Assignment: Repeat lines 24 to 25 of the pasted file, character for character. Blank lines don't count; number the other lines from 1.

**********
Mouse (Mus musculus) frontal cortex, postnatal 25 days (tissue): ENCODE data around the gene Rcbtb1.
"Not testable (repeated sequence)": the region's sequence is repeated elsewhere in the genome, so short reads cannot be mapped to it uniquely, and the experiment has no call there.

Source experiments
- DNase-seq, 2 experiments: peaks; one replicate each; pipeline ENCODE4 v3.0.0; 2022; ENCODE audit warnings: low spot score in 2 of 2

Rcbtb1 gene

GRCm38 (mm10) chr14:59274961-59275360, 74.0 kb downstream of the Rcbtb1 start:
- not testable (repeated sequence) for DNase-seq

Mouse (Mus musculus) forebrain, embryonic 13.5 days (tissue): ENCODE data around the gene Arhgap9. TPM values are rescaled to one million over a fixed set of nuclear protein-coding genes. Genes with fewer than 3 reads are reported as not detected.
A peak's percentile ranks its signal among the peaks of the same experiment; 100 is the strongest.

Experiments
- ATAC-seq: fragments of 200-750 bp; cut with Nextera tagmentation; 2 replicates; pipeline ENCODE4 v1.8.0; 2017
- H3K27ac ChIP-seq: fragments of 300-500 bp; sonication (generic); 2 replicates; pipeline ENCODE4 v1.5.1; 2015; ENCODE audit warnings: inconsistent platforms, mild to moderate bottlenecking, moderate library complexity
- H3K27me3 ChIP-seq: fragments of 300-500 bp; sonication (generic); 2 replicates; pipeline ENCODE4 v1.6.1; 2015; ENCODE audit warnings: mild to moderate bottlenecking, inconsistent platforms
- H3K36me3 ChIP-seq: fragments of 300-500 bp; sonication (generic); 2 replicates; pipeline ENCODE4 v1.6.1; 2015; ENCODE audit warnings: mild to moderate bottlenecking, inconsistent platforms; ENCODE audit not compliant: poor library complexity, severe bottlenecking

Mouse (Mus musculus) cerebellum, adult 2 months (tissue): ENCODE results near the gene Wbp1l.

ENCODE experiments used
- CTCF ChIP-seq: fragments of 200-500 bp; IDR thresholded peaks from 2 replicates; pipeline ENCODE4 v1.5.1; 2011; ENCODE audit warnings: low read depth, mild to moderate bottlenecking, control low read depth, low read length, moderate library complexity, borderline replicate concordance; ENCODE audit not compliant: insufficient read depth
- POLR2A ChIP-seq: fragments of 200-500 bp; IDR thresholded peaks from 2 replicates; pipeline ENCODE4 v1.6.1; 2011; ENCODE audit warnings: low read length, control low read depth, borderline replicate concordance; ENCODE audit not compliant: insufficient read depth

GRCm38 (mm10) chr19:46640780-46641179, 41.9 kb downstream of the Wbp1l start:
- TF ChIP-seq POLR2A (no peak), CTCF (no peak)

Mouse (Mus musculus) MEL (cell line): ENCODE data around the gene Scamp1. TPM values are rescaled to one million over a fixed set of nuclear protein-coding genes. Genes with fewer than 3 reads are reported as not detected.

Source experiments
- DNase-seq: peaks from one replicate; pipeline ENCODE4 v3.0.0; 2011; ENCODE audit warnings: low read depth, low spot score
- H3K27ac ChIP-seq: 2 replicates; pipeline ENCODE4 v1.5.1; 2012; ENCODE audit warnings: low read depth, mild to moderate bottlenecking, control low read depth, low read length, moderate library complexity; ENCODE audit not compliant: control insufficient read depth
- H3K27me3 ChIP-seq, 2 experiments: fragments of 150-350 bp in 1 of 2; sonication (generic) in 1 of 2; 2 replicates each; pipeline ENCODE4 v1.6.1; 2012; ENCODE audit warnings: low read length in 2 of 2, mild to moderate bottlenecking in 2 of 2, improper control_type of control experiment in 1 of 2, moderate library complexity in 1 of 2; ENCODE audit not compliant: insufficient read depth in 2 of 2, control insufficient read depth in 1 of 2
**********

- H3K27ac ChIP-seq: 2 replicates; pipeline ENCODE4 v1.5.1; 2012; ENCODE audit warnings: low read depth, mild to moderate bottlenecking, control low read depth, low read length, moderate library complexity; ENCODE audit not compliant: control insufficient read depth
- H3K27me3 ChIP-seq, 2 experiments: fragments of 150-350 bp in 1 of 2; sonication (generic) in 1 of 2; 2 replicates each; pipeline ENCODE4 v1.6.1; 2012; ENCODE audit warnings: low read length in 2 of 2, mild to moderate bottlenecking in 2 of 2, improper control_type of control experiment in 1 of 2, moderate library complexity in 1 of 2; ENCODE audit not compliant: insufficient read depth in 2 of 2, control insufficient read depth in 1 of 2